His fall from grace is not surprising to me. Why?
Happiness is the main driver of social media sharing. In his book, Contagious: Why Things Catch On, Dr. Jonah Berger, a social psychologist at the University of Pennsylvania, says that the more positive an article is, the more likely it was to be shared. Angry screeds can be popular for a short time but eventually people will turn away. Why? Because negative emotions will remind us of other things that makes us angry and eventually elevate our biochemical responses. This can lead to depression, hypertension, stress, etc. Who wants to feel this way?
(President Trump put himself in a precarious situation because he rode a wave of angry populism into the White House. How will his supporters feel when he doesn’t deliver on some of his promises?)
The more you engage your audience, the more you can learn about what makes them happy. But you also learn how unpredictable they are. Be aware that there is a pitfall at both extremes. If you connect with your audience too well, a company can lose sight of the separation between commerce and personal engagement. Oversharing can result which places the company in a compromising position. This is where leaks happen. Spending too little time getting to know your audience can mean you will be viewed as a distant entity. It is here where consumers feel more comfortable challenging a company’s values because there is low value in the relationship.
Depending on what is trending on social media and in society, the goal is to occupy what I call the shifting political middle. This is a digital space where current hot button topics are discussed and debated with a diversity of ideas and outcomes. It is like a crowdsourced digital thinktank with no overarching consensus.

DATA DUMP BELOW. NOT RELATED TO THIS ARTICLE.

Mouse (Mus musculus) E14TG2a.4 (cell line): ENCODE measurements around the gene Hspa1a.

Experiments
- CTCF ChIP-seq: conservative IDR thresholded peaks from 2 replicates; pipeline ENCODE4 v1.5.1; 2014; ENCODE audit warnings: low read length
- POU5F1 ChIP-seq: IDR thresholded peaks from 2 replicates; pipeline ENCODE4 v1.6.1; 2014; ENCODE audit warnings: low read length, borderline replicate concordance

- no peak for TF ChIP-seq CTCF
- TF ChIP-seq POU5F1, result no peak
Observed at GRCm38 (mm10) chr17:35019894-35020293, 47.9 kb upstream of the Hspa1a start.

Consumers are feeling more empowered occupying this space which once was the domain of political elites. But the real truth is that consumers allow themselves to get angry all the time. But brands are supposed to take the high road. However, there are a few brands like Starbucks and Patagonia that show flashes of passionate activism. Aligning personal decisions with consumer purchases cannot be done in all areas of life but consumers will most likely attempt to do this with trending causes. Right now, these are in the shifting middle:
Communicating universal aspirations that intersect with these above causes is the way to go.
Nike has been communicating its aspirational ideas linked to athleticism, competition and perseverance that intersect with some of the causes in the shifting middle. They recently released a campaign advertising the first sports hijab (head covering) for muslim women. They are showing their sensitivity for female athletes in Muslim countries who are required to wear a hijab. Nike’s goal is to inspire females in the Middle East to exercise more and have access to proper sportswear in spite of the barriers they face. (We also cannot ignore the money Nike stands to make.)
Either way, still tread lightly on social media and monitor your posts. Be aware that the shifting middle may change within the course of a year. (Did you notice that racism is not on this list? Two years ago, it would have been. If you want to know why I did not put it on here, feel free to ask.)